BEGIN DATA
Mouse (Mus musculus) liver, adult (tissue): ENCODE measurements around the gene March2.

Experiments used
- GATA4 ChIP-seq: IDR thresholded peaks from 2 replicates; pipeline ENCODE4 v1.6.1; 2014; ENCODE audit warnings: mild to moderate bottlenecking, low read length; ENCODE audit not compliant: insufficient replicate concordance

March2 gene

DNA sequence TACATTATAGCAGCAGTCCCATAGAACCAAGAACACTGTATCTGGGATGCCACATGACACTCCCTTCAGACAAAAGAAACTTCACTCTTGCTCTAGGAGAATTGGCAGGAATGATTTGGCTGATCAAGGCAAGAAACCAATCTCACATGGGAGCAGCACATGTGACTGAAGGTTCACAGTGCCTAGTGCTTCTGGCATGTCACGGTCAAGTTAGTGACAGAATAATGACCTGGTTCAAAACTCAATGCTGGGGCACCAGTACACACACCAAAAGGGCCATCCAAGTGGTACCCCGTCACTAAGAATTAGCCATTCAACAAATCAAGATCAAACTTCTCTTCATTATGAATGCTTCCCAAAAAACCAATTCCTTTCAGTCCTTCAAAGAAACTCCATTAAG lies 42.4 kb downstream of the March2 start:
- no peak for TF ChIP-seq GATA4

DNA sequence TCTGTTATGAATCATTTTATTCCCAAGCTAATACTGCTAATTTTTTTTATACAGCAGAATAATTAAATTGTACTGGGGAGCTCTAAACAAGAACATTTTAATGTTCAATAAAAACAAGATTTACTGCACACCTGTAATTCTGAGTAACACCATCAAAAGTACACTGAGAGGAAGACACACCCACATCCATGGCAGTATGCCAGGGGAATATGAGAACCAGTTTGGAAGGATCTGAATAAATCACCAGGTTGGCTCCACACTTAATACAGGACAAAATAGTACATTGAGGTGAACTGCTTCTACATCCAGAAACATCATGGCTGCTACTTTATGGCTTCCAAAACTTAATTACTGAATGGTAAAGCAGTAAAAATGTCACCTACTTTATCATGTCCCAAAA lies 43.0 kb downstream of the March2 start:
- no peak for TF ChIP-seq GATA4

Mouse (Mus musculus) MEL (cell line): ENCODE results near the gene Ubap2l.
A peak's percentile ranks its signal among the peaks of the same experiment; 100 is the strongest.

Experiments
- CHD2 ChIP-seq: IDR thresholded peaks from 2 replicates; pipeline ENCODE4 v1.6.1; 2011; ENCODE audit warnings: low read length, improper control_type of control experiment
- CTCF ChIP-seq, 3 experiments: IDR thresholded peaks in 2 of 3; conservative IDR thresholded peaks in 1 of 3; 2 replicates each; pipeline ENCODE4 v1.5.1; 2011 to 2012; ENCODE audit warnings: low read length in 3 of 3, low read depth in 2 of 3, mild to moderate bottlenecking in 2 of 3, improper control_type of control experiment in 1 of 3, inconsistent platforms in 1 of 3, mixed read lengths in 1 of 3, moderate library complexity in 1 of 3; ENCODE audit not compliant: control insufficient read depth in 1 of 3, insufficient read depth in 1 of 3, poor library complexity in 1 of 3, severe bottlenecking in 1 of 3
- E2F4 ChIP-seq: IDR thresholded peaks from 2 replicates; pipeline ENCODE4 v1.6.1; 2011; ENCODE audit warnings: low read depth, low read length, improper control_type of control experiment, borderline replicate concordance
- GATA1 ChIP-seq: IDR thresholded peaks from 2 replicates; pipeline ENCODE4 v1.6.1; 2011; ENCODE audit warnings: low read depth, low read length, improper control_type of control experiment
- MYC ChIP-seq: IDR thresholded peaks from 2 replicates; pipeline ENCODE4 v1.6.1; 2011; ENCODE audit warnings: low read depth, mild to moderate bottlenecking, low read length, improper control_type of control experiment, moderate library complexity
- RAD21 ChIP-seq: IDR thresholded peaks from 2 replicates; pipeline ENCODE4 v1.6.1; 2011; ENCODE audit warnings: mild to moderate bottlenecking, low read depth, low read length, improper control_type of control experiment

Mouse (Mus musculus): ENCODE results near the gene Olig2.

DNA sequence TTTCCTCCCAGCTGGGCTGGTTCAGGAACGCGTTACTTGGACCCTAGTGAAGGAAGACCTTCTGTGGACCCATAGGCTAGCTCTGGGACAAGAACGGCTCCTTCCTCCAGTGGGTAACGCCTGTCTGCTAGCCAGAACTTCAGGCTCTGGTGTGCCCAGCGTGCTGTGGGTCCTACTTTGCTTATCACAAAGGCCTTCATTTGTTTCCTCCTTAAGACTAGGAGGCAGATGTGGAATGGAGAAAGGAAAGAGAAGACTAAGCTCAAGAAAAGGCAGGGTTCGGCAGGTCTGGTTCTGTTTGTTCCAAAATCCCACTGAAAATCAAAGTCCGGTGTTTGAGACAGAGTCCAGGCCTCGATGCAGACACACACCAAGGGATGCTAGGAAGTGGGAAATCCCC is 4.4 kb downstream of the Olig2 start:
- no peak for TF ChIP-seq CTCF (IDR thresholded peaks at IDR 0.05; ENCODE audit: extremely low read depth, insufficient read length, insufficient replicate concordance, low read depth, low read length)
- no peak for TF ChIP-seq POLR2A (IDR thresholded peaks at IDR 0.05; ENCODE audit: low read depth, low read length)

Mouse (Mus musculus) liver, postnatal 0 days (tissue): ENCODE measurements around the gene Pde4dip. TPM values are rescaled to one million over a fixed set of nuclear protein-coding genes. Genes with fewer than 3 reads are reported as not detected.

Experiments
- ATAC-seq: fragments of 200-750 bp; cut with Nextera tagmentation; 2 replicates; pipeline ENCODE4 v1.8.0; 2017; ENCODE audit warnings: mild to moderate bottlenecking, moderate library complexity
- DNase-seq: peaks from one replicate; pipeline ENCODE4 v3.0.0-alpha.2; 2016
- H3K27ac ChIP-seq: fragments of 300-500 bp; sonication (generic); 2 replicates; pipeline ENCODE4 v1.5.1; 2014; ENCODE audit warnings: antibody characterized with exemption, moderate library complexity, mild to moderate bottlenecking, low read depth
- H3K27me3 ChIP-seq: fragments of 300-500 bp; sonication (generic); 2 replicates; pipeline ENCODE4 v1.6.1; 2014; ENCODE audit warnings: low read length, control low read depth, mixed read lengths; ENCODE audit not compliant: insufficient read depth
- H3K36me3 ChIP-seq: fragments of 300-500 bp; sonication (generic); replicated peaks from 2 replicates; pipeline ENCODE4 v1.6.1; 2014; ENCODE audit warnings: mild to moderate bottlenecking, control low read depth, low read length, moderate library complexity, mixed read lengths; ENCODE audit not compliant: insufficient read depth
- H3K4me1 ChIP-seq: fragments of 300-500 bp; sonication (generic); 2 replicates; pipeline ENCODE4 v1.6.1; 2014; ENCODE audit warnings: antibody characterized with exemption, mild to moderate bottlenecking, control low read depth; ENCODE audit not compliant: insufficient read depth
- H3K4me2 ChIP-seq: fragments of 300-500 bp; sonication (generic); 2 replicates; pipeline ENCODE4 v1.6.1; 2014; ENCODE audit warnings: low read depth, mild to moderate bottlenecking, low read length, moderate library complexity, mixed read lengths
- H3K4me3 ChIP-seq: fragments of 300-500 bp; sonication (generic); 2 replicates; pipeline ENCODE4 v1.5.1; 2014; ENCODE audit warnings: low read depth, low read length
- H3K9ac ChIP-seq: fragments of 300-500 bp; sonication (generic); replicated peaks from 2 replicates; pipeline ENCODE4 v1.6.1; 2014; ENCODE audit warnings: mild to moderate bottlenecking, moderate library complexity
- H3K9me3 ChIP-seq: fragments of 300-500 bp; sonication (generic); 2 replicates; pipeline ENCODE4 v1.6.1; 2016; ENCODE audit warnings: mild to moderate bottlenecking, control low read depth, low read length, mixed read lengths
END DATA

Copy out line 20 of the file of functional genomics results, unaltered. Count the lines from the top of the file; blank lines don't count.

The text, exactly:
- no peak for TF ChIP-seq CTCF (IDR thresholded peaks at IDR 0.05; ENCODE audit: extremely low read depth, insufficient read length, insufficient replicate concordance, low read depth, low read length)